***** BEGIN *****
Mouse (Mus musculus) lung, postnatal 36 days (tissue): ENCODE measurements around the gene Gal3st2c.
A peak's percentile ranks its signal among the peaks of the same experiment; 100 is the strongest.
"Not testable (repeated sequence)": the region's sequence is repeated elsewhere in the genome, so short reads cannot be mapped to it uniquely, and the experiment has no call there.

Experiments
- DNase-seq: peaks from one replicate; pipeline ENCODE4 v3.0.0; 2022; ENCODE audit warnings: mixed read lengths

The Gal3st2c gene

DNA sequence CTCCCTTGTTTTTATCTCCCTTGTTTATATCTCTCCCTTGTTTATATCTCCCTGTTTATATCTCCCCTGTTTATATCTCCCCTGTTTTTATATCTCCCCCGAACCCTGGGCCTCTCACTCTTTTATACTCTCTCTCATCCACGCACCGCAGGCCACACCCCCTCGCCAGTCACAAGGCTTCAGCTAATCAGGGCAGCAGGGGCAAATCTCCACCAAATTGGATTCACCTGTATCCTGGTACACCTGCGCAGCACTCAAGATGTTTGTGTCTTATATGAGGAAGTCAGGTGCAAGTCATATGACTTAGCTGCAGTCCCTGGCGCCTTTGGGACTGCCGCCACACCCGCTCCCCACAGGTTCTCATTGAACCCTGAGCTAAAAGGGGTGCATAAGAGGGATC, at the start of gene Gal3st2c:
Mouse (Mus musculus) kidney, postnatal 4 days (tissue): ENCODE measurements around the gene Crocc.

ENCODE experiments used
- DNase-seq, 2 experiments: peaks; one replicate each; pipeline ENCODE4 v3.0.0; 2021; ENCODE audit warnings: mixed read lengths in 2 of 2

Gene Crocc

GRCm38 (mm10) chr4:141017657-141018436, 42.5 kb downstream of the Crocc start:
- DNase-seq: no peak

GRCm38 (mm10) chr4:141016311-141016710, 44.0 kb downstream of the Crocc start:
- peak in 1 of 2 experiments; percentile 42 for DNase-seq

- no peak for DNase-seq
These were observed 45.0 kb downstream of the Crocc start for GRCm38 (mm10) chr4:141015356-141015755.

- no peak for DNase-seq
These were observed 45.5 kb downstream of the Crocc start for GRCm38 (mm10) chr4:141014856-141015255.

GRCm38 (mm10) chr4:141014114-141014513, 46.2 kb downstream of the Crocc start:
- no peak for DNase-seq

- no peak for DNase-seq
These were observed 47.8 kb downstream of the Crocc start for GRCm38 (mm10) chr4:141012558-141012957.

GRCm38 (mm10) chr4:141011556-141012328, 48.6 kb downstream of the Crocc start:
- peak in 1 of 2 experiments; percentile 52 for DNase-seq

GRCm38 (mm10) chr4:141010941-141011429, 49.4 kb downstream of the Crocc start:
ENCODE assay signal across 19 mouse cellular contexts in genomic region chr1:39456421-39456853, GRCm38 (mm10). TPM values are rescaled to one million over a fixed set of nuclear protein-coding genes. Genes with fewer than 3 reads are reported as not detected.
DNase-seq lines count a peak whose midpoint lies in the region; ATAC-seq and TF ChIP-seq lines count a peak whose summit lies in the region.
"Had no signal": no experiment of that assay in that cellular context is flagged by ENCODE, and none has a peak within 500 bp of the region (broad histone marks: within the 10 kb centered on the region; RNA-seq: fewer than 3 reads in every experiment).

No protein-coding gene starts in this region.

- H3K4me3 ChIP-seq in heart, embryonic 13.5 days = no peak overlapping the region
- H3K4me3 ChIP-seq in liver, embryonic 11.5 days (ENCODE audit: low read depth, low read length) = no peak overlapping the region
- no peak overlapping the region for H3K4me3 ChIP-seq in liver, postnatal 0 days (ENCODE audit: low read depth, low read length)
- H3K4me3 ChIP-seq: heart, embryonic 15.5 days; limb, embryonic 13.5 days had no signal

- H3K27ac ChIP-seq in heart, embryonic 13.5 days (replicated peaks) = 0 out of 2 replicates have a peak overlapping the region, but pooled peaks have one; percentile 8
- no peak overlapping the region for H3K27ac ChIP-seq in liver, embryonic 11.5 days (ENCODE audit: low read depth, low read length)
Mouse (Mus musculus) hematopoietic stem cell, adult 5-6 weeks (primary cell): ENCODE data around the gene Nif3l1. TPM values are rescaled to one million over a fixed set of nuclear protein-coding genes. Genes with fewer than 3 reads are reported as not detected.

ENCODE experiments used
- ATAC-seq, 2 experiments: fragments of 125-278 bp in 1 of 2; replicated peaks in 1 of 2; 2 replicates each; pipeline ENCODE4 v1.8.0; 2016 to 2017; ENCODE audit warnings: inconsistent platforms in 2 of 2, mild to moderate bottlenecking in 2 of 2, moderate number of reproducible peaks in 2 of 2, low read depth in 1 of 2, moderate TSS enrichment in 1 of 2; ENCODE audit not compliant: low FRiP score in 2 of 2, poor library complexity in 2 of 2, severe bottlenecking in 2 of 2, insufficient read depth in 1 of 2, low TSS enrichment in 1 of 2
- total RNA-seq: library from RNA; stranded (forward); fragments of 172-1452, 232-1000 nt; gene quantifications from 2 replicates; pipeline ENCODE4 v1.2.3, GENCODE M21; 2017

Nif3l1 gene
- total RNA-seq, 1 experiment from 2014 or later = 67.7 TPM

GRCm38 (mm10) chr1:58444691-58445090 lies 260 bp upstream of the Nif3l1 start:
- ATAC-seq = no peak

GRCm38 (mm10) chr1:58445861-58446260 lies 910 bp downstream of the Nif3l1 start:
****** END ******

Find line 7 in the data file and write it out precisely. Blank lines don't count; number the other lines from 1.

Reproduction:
DNA sequence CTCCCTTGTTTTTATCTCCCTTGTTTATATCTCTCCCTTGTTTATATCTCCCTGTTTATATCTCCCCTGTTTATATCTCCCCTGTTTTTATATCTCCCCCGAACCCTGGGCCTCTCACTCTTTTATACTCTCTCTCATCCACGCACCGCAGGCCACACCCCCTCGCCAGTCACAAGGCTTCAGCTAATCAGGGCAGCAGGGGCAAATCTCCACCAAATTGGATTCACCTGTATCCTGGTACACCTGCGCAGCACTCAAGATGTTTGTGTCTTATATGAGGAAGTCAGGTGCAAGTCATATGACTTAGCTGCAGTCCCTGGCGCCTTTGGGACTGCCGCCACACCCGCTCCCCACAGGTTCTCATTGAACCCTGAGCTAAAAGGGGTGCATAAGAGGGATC, at the start of gene Gal3st2c: